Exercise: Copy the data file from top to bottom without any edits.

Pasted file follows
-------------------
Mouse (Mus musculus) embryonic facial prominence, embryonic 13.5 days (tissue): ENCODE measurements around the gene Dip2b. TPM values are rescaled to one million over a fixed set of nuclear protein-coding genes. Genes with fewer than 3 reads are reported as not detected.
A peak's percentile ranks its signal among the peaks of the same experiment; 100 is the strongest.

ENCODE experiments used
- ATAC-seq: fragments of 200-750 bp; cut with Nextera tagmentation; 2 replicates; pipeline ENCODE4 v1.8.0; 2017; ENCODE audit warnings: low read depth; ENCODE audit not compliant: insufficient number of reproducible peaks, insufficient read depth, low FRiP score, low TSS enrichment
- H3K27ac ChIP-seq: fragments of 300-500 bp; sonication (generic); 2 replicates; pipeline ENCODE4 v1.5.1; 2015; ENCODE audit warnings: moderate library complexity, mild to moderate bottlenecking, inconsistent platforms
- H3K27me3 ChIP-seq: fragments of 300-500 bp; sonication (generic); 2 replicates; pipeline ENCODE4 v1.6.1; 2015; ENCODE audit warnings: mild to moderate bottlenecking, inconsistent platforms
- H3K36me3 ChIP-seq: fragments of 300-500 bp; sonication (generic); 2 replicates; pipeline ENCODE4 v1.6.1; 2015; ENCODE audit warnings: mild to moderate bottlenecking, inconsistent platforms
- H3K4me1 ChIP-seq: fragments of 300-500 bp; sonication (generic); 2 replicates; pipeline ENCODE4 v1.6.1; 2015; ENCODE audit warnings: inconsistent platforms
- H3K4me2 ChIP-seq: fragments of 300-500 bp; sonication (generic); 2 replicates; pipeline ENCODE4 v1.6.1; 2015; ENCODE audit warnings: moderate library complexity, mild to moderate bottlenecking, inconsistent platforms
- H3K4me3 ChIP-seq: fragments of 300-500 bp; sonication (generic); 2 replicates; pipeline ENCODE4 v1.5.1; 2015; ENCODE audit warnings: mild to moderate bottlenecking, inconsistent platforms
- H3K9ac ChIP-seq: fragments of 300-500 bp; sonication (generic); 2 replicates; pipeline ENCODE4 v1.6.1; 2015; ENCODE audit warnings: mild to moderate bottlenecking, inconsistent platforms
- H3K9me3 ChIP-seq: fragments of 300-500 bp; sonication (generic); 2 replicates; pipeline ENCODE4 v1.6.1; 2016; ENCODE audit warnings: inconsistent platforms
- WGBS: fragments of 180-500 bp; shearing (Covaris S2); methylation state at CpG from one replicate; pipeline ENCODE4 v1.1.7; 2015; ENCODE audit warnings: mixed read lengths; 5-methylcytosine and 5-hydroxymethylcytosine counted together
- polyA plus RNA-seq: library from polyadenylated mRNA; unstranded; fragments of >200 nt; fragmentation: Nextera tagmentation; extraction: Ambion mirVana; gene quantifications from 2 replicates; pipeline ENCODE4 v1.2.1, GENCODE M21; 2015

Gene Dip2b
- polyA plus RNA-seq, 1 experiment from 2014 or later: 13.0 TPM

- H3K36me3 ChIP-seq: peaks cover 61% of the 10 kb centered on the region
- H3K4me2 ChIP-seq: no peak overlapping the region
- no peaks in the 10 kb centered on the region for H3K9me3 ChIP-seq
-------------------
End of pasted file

Mouse (Mus musculus) embryonic facial prominence, embryonic 13.5 days (tissue): ENCODE measurements around the gene Dip2b. TPM values are rescaled to one million over a fixed set of nuclear protein-coding genes. Genes with fewer than 3 reads are reported as not detected.
A peak's percentile ranks its signal among the peaks of the same experiment; 100 is the strongest.

ENCODE experiments used
- ATAC-seq: fragments of 200-750 bp; cut with Nextera tagmentation; 2 replicates; pipeline ENCODE4 v1.8.0; 2017; ENCODE audit warnings: low read depth; ENCODE audit not compliant: insufficient number of reproducible peaks, insufficient read depth, low FRiP score, low TSS enrichment
- H3K27ac ChIP-seq: fragments of 300-500 bp; sonication (generic); 2 replicates; pipeline ENCODE4 v1.5.1; 2015; ENCODE audit warnings: moderate library complexity, mild to moderate bottlenecking, inconsistent platforms
- H3K27me3 ChIP-seq: fragments of 300-500 bp; sonication (generic); 2 replicates; pipeline ENCODE4 v1.6.1; 2015; ENCODE audit warnings: mild to moderate bottlenecking, inconsistent platforms
- H3K36me3 ChIP-seq: fragments of 300-500 bp; sonication (generic); 2 replicates; pipeline ENCODE4 v1.6.1; 2015; ENCODE audit warnings: mild to moderate bottlenecking, inconsistent platforms
- H3K4me1 ChIP-seq: fragments of 300-500 bp; sonication (generic); 2 replicates; pipeline ENCODE4 v1.6.1; 2015; ENCODE audit warnings: inconsistent platforms
- H3K4me2 ChIP-seq: fragments of 300-500 bp; sonication (generic); 2 replicates; pipeline ENCODE4 v1.6.1; 2015; ENCODE audit warnings: moderate library complexity, mild to moderate bottlenecking, inconsistent platforms
- H3K4me3 ChIP-seq: fragments of 300-500 bp; sonication (generic); 2 replicates; pipeline ENCODE4 v1.5.1; 2015; ENCODE audit warnings: mild to moderate bottlenecking, inconsistent platforms
- H3K9ac ChIP-seq: fragments of 300-500 bp; sonication (generic); 2 replicates; pipeline ENCODE4 v1.6.1; 2015; ENCODE audit warnings: mild to moderate bottlenecking, inconsistent platforms
- H3K9me3 ChIP-seq: fragments of 300-500 bp; sonication (generic); 2 replicates; pipeline ENCODE4 v1.6.1; 2016; ENCODE audit warnings: inconsistent platforms
- WGBS: fragments of 180-500 bp; shearing (Covaris S2); methylation state at CpG from one replicate; pipeline ENCODE4 v1.1.7; 2015; ENCODE audit warnings: mixed read lengths; 5-methylcytosine and 5-hydroxymethylcytosine counted together
- polyA plus RNA-seq: library from polyadenylated mRNA; unstranded; fragments of >200 nt; fragmentation: Nextera tagmentation; extraction: Ambion mirVana; gene quantifications from 2 replicates; pipeline ENCODE4 v1.2.1, GENCODE M21; 2015

Gene Dip2b
- polyA plus RNA-seq, 1 experiment from 2014 or later: 13.0 TPM

- H3K36me3 ChIP-seq: peaks cover 61% of the 10 kb centered on the region
- H3K4me2 ChIP-seq: no peak overlapping the region
- no peaks in the 10 kb centered on the region for H3K9me3 ChIP-seq